Russia has been in the news a lot these days thanks to the 2014 Winter Olympics in Sochi and now the turmoil in the Ukraine. The coverage has triggered memories of my trip to Russia a decade ago.
I went there for about three weeks in May/June 2004 to visit the preacher our congregation supported in Nizhny Novgorod and to meet the brethren there. We also spent a few days site-seeing in Moscow. It was one of the most enlightening experiences of life.
I initially laughed like every other spoiled American at the gripes from journalists as they arrived in Russia last month to cover the Olympics. But an article about the #SochiProblems later reminded me that, sadly, they were reporting realities that Russians face every day.
Here are two telling excerpts from the blog PolicyMic:
- “Most Russians don’t drink water from the sink due to fear of illness, and the ones who can’t afford bottled water just boil it and hope they don’t get sick. Only around half of Russians had access to drinking water that met reasonable health standards in 2002.”
- “Russian corporations ended up denying their 70,000 workers wages, sanitary accommodations and, in many cases, basic human rights” while building Olympic facilities.
The article prompted me to revisit my Mission To Russia blog, where I made observations like these about life in Russia:
- Many people grow their own food here. The landscape is dotted with small farms that exist because people might not have food otherwise. The sisters in Pavlovo talked yesterday about how they garden and can vegetables. Jeff noted that it had been a good week for farming, but Valentina reminded him that they farm regardless of the weather. They have no choice.
- In Russia, the hot water is turned off by region at least two weeks at a time during the summer while officials do repair work to pipes, and Masha said the two-week process usually takes longer. … Russians also can expect to have their flow of hot water halted regularly at certain times in the morning (that’s what happened today), so you have to hope you plan your showers right.
The amount of dust and dirt on the streets here astounds me. … The same goes for trash collection and pickup. Rubbish floats around the streets of Nizhny, and trash cans in public areas can be quite uncommon. If the wind kicks up, as it did regularly today, you may be eating dust and fighting off floating debris.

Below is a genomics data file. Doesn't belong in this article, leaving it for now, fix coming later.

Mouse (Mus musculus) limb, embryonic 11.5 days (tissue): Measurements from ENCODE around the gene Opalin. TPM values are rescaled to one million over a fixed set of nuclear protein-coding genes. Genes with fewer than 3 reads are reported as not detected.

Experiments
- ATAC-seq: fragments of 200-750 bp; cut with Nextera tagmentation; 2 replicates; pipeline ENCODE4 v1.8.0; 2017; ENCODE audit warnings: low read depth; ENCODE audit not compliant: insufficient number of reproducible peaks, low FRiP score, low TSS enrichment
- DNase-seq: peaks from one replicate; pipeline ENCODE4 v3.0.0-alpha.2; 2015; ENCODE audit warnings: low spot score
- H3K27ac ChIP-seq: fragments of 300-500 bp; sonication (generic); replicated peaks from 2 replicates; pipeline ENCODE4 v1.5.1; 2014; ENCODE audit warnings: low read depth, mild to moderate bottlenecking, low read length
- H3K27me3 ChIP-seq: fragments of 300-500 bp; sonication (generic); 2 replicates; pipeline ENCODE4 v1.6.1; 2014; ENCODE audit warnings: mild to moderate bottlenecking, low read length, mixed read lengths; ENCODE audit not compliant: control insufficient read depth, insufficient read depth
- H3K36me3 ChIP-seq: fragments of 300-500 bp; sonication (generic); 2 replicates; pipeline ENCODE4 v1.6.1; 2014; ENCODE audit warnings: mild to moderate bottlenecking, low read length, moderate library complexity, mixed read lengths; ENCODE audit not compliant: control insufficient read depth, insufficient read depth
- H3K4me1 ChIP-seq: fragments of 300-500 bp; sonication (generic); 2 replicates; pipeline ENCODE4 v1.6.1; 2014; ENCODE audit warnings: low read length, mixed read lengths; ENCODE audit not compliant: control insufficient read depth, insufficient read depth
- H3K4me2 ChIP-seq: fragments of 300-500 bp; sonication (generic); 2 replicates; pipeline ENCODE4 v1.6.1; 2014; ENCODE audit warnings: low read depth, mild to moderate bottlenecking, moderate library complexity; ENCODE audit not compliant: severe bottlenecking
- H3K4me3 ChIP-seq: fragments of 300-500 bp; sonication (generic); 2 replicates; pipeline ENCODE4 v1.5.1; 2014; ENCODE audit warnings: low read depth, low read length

- Most of the apartment buildings resemble public housing in America. We would probably consider them slums and refuse to live in them because we’ve become too comfortable — nay, spoiled. I couldn’t tell you when any of the buildings was last painted. The bricks in the walls and concrete on the stoops, stairs and interior walls have big chunks missing from them, and I don’t expect they’ll ever be repaired.
Some apartment buildings, including Tom and Masha’s, lack elevators. I’m getting quite a workout just trekking up five floors every time I return to the building. And those that have elevators have tiny, tiny elevators — and some have absolutely no lighting. We crammed four people, plus luggage, into one dark elevator in Moscow. When they move, they creak and make all kinds of noises that leave you expecting to plunge downward any minute.
- Our hotel looks like a high-class joint … until you actually get to the room. We’re on the 27th floor, only one floor from the top. The room has narrow and short twin beds and just mattresses with no box springs. The bathroom wreaks of raw sewage. We can’t decide whether to keep the door open and hope it airs out or keep it closed to spare us suffocation in our sleep.
- It looks like the people on the cafe typed the Russian terms for their meals into an Internet translator and copied the automatic English translations word for word. One of my favorites read something like “language with a garnish.” We’re thinking that meant cow tongue because people asked us earlier this week if we had ever eaten cow tongue.
Although my trip to Russia made me more aware of how “the other half” lives in less fortunate pockets of the world, I still acted very much like an American while there, especially when playing tourist. I ordered whatever food I wanted, regardless of the price, and I bought dozens of souvenirs to bring home to family and friends.
My luggage was briefly lost on the return trip, so for a day, I wasn’t sure anyone would get to appreciate the souvenirs. But once it arrived and I laid it all out on the table, I realized how very conspicuous my consumption must have looked to our hosts.
I’m thankful that God made my trip to Russia possible and opened my eyes to how blessed we truly are in America. And I’m glad the recent news coverage of Russia reminded me of that journey because I had begun to take those blessings for granted once again.